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Chapter 11. Server Hardware > Network Interface Card

11.2. Network Interface Card

The Network Interface Card (NIC) provides the connection between the network cable and the server's bus. NICs fill a conceptually simple niche, but their variety reflects the many permutations possible between network cable, cable signalling protocol, and host computer bus. NICs take an incoming serial stream of bits and output a parallel stream onto the bus, and vice versa. Until recently, it could be assumed that the network connection would be far slower than the CPU and bus, but LAN network speeds have been increasing faster than CPU and bus speeds, so it is no longer a safe bet that your network card can be handled by your machine. Still, at the interface to the Internet, you can be fairly sure that your server will be more constrained by Internet access than by any other component, save perhaps disk.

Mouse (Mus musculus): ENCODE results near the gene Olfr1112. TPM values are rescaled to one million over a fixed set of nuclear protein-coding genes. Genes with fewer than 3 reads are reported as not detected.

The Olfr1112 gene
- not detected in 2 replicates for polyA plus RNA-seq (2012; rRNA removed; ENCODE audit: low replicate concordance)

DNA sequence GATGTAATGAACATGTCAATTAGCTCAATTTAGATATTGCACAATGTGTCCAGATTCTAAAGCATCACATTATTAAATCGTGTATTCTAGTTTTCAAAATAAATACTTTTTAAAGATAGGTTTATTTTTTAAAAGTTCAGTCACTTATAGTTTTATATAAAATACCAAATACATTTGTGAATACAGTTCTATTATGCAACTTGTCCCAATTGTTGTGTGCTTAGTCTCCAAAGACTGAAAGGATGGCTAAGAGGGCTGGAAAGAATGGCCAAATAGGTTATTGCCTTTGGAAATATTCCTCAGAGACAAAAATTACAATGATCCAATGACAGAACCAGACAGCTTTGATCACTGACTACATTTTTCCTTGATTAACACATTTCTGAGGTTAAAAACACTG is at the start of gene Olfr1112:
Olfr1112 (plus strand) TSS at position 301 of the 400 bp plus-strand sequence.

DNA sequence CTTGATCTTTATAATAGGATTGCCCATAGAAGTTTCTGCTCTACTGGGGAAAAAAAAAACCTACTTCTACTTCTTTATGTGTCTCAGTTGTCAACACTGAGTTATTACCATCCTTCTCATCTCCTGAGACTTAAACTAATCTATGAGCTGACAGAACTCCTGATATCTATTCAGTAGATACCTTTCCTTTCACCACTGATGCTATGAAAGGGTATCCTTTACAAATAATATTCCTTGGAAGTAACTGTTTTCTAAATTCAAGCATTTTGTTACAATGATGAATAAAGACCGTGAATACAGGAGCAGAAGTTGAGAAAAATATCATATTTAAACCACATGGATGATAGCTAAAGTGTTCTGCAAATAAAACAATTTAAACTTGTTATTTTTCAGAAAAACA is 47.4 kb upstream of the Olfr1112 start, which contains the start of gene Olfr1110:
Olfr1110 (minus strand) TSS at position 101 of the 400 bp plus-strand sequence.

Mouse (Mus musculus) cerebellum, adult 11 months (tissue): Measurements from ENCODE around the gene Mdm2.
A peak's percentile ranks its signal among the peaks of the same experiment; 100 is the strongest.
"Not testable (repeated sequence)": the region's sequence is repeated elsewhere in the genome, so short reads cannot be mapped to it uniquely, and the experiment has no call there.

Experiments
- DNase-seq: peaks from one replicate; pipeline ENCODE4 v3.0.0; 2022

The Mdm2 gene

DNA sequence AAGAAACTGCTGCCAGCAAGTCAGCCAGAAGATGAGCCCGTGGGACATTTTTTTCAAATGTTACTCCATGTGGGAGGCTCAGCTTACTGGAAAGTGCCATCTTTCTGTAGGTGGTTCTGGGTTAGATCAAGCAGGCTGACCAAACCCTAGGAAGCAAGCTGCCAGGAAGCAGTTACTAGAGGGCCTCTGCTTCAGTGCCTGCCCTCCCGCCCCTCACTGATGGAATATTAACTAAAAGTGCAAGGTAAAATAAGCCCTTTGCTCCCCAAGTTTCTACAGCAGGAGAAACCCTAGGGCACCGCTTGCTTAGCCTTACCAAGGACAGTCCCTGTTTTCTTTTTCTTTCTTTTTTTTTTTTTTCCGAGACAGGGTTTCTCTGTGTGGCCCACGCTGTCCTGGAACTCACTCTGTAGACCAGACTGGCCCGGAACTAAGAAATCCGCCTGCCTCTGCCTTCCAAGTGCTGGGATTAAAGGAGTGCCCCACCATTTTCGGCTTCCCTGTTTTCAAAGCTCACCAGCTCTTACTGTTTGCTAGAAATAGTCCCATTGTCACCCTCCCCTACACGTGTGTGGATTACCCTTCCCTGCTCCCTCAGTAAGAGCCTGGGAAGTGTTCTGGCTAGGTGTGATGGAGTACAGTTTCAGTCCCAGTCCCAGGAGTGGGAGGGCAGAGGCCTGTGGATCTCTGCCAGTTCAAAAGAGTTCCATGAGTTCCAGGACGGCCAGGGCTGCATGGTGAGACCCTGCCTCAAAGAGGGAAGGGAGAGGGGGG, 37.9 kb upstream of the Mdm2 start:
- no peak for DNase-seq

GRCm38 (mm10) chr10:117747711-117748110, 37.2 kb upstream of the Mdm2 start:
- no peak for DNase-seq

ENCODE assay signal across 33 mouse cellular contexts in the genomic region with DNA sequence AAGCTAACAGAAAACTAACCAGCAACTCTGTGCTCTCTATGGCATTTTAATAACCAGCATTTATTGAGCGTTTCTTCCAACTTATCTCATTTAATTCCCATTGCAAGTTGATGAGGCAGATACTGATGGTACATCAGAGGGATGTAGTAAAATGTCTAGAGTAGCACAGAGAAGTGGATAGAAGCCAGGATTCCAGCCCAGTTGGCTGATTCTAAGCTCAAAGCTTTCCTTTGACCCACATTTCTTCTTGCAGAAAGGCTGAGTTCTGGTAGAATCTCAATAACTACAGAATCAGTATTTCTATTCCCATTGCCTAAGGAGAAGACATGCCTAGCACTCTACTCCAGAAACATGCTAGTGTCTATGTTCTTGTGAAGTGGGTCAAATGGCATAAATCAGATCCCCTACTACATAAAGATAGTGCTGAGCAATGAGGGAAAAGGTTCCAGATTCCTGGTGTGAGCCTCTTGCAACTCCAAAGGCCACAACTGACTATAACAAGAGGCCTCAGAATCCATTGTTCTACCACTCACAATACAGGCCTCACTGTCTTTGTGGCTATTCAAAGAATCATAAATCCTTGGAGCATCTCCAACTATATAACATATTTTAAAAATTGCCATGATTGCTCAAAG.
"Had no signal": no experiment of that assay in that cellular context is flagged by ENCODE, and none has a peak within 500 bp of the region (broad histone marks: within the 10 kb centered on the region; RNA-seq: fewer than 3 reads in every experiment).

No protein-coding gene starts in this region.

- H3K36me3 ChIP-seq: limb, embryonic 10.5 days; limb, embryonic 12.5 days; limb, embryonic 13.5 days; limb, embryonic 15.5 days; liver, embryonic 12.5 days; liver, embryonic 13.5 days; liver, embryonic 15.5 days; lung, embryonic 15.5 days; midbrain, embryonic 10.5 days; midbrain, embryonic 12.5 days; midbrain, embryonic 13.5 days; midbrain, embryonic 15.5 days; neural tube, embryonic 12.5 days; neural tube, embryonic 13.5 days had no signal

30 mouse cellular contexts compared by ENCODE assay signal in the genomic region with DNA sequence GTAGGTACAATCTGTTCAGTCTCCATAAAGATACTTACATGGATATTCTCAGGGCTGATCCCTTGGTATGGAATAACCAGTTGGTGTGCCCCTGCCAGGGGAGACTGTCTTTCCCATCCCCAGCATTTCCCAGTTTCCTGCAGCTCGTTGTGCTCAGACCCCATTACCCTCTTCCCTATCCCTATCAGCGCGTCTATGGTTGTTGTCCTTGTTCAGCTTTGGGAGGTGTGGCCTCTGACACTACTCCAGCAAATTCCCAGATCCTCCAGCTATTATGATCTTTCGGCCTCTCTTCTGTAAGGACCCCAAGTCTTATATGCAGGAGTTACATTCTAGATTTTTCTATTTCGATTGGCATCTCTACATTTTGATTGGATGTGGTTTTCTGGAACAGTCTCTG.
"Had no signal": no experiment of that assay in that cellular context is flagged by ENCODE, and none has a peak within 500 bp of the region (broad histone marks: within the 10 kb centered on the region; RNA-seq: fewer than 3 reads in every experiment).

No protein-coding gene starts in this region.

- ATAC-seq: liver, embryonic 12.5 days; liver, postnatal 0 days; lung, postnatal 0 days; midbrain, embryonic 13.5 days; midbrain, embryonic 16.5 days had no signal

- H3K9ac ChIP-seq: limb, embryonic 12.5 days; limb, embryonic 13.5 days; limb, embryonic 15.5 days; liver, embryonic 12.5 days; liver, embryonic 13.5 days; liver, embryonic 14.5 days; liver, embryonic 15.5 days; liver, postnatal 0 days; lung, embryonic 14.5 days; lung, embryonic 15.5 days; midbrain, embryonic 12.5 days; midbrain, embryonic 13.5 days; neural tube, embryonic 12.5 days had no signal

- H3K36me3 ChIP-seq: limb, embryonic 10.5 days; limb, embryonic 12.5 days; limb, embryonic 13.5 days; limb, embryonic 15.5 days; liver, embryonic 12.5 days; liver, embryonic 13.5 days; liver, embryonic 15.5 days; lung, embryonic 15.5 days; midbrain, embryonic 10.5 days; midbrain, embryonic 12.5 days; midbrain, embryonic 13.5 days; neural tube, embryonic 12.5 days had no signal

NICs have on-board buffers, and a bigger buffer always gives you more flexibility. The buffer has historically been important for holding outgoing data until the network can deal with it all, but as mentioned, that situation is reversing, so the buffers will in the future tend to hold incoming data, waiting for the computer. In either case, a larger buffer makes a buffer overflow and consequent data loss less likely. Lost TCP/IP data is simply retransmitted, adding to overhead. Typically, 8-bit Ethernet cards have 8K buffers, while 16-bit cards have 16K buffers.


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